Issues before the Court
Litigation capacity: it was not in issue that AB did have the capacity to instruct her solicitors.
General capacity: this was a more difficult question to be decided under Section 3 of the Mental Capacity Act. The key question was, did she have the mental capacity to make a decision about the specific medical treatment proposed. Roberts J had to decide one way or another on whether she should be tube fed, probably under sedation (otherwise she would remove the tube).
The Trust argued that she did not have this capacity, relying on evidence from AB’s treating psychiatrist Dr B. AB said she did have this capacity.
Best interests: was it in AB’s interests to discontinue any tube feeding? The unanimous professional view of her treating team was that palliative care and no further tube feeding was in her best interests. However, since the decision not to have any further forced feeding was a life-threatening one, the case had to be referred to the Court of Protection.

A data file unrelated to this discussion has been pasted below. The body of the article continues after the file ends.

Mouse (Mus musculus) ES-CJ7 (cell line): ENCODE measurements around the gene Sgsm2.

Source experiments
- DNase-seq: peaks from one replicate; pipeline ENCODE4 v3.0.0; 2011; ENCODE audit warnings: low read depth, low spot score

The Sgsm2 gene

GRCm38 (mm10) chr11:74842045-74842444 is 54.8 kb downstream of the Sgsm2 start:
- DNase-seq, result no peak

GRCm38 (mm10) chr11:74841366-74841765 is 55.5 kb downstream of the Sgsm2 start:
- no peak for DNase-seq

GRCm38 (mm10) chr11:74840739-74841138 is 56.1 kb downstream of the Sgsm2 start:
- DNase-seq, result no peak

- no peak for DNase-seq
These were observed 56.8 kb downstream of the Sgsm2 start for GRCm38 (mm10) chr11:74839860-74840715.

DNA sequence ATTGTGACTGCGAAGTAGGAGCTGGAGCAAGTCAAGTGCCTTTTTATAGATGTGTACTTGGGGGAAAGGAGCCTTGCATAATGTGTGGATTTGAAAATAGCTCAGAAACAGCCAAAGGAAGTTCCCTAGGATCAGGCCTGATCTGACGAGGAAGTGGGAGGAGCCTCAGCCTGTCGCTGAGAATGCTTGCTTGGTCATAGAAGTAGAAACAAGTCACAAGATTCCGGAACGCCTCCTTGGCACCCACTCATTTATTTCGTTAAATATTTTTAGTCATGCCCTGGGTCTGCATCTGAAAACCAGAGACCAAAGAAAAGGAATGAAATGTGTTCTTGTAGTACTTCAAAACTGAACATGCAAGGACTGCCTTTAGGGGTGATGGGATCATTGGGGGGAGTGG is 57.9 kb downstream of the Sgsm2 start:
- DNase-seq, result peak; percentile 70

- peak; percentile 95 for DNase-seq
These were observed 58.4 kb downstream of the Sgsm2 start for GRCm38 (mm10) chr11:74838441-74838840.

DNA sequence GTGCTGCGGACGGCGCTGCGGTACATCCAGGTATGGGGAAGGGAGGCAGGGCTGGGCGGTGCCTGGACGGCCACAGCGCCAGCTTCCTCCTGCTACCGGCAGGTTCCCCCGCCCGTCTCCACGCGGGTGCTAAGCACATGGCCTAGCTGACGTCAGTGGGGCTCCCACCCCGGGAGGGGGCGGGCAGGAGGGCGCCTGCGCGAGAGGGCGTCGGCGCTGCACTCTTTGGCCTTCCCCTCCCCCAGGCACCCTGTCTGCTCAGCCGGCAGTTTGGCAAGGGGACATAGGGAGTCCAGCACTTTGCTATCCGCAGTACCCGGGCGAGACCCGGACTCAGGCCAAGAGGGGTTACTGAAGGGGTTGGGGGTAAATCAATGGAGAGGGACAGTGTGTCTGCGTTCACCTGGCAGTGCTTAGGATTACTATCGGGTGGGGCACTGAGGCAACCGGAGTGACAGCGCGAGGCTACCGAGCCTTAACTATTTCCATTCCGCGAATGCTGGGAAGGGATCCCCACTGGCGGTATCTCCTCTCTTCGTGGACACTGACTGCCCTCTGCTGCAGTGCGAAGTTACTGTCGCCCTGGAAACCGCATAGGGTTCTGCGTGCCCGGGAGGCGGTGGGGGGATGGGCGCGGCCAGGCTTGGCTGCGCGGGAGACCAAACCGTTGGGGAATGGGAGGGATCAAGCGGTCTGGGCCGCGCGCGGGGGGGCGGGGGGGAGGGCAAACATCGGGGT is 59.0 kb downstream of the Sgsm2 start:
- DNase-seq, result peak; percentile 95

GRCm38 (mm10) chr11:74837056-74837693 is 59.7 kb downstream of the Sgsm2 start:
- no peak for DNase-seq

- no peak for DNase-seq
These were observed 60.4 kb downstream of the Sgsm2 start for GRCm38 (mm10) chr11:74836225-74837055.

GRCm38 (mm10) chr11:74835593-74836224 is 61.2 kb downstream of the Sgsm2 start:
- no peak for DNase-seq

Even in times of emergency, … and even when the merits of the Government response are not widely contested, the rule of law matters.
Thus commenced a lengthy judgment by the New Zealand High Court, Wellington Registry, ruling that the first nine days of New Zealand lockdown were unlawful. The three judge panel found that
While there is no question that the requirement was a necessary, reasonable and proportionate response to the Covid-19 crisis at the time, the requirement was not prescribed by law and was therefore contrary to section 5 of the New Zealand Bill of Rights Act.
The High Court has struck out a claim that the disclosure of certain personal information made by a charity to the claimant’s GP was unlawful. Although only summary, this judgment goes to the heart of what we believe data protection to be about. As you will tell from my somewhat trenchant comments at the end of this post, I find it difficult to accept the main conclusion in this ruling.
The LGBT Foundation provides services including counselling and health advice. The claimant sought to access the charity’s services by completing a self-referral form in 2016. The form gave an option for the self-referring individual to consent to information being disclosed to their GP, and stated that the charity would break confidentiality without the individual’s consent if there was reason to be seriously concerned about their welfare. Mr Scott gave his GP’s details in the form. He also stated in the form that he no longer wished to be alive, detailed a previous suicide attempt, said that he had recently been self-harming and that he continued to suffer problems from drug use.